My research has been devoted to the investigation of equilibrium and non-equilibrium properties of Soft Matter systems:
- Study of non-equilibrium processes, such as colloidal aggregation in 2 and 3 dimensions, simultaneous sedimentation/aggregation, colloidal deposition processes, including the hydrodynamic effects involved in these processes.
- Formation of nanostructures in charged colloidal systems
- Study of effective interactions (such as depletion forces), structure, phase behavior and interfacial properties of mixtures of nanoparticles.
- Study of structure, interactions involved in charged thermoresponsive microgel particles.
- Study of the permeation of ions and charged/neutral cosolutes inside microgel particles.
Effective interactions in microgel suspensions (current research)
Understanding the equilibrium and the non-equilibrium structure, dynamics and local distributions of the different components of a colloidal suspension in terms of the inter-particle interactions is a challenge of great importance in Soft Matter or Colloidal Physics. In this topic, we focus on colloidal systems formed by an aqueous suspension of neutral and charged microgels.
A microgel (or nanogel) particle is formed by a cross-linked polymer network of colloidal size immersed in a solvent, which can be designed to swell or shrink in response to many external parameters, such as temperature, pH, and solvent quality among others. Due to their nanometric size, the timescale of the swelling response (which is roughly proportional to the square of the typical spatial dimension of the microgel) is of the order of seconds, which is very short compared to the ones observed in the so-called macroscopic gels. Furthermore, the soft and porous nature of the microgels allow them to be permeated by the solvent, ions and other neutral or charged macromolecules. The combination of these properties make microgel suspensions unique smart materials for industrial and biomedical applications, such as carrier particles for biomolecules or controlled drug release, filtration or stimuli controlled nanoreactors
We are currently investigating the stability and structure of microgel dispersions, the degree of swelling, and the permeation of different kind of solutes (small proteins, reactants, ions, drugs and genetic material) into the microgel, and relate all these properties to the effective pair microgel-microgel and microgel-solute interactions. In particular, we use theoretical methods and coarse-grained computer simulations to investigate the role of the electrostatic, excluded-volume, water-mediated hydrophobic/hydrophilic, dispersive and elastic interactions. Concerning theory, we make use of methods based on Ornstein-Zernike integral equations, density functional theories for complex fluids and other thermodynamic and statistical-mechanical approaches. The combination of these procedures allows us to predict the degree of solute sorption onto the microgel and to determine the effective interactions between the microgel particle and the solute. On the other hand, microgels behave as model particles to explore collective effects (structure formation, dynamics and rheology) in dilute and dense dispersions of particles in the bulk or confined at fluid-fluid interfaces, and to investigate the effective microgel-microgel interactions involved in both geometries.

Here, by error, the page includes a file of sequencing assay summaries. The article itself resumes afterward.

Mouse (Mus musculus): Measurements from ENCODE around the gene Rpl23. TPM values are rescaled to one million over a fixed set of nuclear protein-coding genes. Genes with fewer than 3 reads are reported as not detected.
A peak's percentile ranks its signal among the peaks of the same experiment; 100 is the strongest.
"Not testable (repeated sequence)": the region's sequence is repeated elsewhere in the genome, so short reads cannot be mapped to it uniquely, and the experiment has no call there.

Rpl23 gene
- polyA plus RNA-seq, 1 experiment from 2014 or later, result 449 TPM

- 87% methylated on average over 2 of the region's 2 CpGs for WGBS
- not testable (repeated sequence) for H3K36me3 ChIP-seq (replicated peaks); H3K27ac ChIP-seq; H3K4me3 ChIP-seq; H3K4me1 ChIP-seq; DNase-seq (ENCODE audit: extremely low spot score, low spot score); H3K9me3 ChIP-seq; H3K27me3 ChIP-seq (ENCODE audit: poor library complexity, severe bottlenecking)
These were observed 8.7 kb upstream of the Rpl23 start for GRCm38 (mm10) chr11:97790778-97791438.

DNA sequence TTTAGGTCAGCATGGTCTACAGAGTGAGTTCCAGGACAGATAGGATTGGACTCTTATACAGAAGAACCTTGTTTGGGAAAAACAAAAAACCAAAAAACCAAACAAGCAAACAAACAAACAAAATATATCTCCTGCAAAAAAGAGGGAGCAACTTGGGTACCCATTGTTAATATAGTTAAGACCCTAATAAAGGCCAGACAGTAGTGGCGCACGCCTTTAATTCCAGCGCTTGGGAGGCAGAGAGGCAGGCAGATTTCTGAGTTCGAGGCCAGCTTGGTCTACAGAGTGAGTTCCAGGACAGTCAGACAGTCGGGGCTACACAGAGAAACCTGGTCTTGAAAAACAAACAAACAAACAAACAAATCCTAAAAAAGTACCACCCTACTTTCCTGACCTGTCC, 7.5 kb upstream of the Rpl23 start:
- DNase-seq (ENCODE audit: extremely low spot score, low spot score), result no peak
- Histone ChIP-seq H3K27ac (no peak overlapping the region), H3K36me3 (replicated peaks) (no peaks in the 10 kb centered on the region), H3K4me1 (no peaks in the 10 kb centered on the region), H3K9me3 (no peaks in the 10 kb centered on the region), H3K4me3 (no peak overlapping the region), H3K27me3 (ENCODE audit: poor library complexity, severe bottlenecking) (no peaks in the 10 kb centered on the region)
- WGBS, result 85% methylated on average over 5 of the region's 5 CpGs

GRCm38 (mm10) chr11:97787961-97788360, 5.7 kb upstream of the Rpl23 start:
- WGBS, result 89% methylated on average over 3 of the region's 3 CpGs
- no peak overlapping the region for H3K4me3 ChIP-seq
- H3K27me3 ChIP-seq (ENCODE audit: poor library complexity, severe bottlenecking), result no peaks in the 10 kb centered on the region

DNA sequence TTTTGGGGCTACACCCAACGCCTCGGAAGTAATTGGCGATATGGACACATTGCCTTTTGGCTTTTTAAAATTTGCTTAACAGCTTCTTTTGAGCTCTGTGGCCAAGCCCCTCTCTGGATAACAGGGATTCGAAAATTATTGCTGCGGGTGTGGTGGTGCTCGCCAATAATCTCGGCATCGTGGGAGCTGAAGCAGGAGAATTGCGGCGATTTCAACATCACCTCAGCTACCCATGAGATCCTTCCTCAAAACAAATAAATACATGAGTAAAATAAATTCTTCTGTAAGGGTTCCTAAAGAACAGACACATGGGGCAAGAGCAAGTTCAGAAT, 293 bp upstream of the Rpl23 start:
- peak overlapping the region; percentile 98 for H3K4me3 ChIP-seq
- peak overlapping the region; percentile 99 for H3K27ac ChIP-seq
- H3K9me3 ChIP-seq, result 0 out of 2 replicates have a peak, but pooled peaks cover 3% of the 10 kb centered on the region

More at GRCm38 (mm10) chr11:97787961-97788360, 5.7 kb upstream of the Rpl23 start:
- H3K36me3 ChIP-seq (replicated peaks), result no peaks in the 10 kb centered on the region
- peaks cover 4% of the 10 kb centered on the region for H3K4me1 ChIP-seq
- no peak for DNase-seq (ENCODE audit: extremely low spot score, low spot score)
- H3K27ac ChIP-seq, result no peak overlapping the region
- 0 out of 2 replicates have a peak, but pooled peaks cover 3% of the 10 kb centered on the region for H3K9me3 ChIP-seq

These investigations and the future work is being financially supported by the following research projects founded by the Spanish Ministerio de Economía y Competitividad (MINECO), “Plan Nacional de Investigación, Desarrollo e Innovación Tecnológica (I+D+i)”
Project FIS2016-80087-C2-1-P: “Interactions and collective properties of nanogel/microgel-based soft-matter systems of nanotechnological interest”, 2017-2019
Project MAT2012-36270-C04-02: “Structure and interactions in systems of soft nanoparticles (nanogels and liposomes)”, 2013-2015
Hydrodynamics in sedimenting suspensions
Many industrial applications of colloidal suspensions depend critically on their behavior under non-equilibrium conditions. Such properties are, however, notoriously hard to calculate because of the long-ranged solvent induced hydrodynamic interaction. Partially for this reason, the vast majority of theoretical and computational treatments of the nonequilibrium regime have focused on hard-sphere particles. Thus our understanding of how attractive interparticle interactions affect the nonequilibrium behavior of colloidal suspensions is still in its infancy. This state of affairs stands in marked contrast to the equilibrium regime, where methods to calculate how interactions control phase behavior and interfacial properties are already well developed.